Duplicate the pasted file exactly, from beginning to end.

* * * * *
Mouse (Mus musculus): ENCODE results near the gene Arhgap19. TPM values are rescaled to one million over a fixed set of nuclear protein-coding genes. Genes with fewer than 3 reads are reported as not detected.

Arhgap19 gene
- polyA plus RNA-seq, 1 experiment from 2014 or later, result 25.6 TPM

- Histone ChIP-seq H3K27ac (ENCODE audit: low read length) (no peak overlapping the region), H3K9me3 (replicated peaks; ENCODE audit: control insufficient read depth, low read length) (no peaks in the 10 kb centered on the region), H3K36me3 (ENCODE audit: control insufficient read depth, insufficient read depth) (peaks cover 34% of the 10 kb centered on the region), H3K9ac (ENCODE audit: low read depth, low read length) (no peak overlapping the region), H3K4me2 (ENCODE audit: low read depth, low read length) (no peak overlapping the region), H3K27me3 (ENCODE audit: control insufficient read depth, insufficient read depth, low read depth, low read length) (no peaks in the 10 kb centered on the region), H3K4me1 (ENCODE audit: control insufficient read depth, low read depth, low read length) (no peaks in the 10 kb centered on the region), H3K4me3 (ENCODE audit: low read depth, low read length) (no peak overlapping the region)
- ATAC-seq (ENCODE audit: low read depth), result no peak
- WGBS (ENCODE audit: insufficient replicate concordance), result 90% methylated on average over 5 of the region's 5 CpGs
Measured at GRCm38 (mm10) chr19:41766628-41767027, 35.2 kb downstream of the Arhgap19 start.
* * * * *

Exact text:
Mouse (Mus musculus): ENCODE results near the gene Arhgap19. TPM values are rescaled to one million over a fixed set of nuclear protein-coding genes. Genes with fewer than 3 reads are reported as not detected.

Arhgap19 gene
- polyA plus RNA-seq, 1 experiment from 2014 or later, result 25.6 TPM

- Histone ChIP-seq H3K27ac (ENCODE audit: low read length) (no peak overlapping the region), H3K9me3 (replicated peaks; ENCODE audit: control insufficient read depth, low read length) (no peaks in the 10 kb centered on the region), H3K36me3 (ENCODE audit: control insufficient read depth, insufficient read depth) (peaks cover 34% of the 10 kb centered on the region), H3K9ac (ENCODE audit: low read depth, low read length) (no peak overlapping the region), H3K4me2 (ENCODE audit: low read depth, low read length) (no peak overlapping the region), H3K27me3 (ENCODE audit: control insufficient read depth, insufficient read depth, low read depth, low read length) (no peaks in the 10 kb centered on the region), H3K4me1 (ENCODE audit: control insufficient read depth, low read depth, low read length) (no peaks in the 10 kb centered on the region), H3K4me3 (ENCODE audit: low read depth, low read length) (no peak overlapping the region)
- ATAC-seq (ENCODE audit: low read depth), result no peak
- WGBS (ENCODE audit: insufficient replicate concordance), result 90% methylated on average over 5 of the region's 5 CpGs
Measured at GRCm38 (mm10) chr19:41766628-41767027, 35.2 kb downstream of the Arhgap19 start.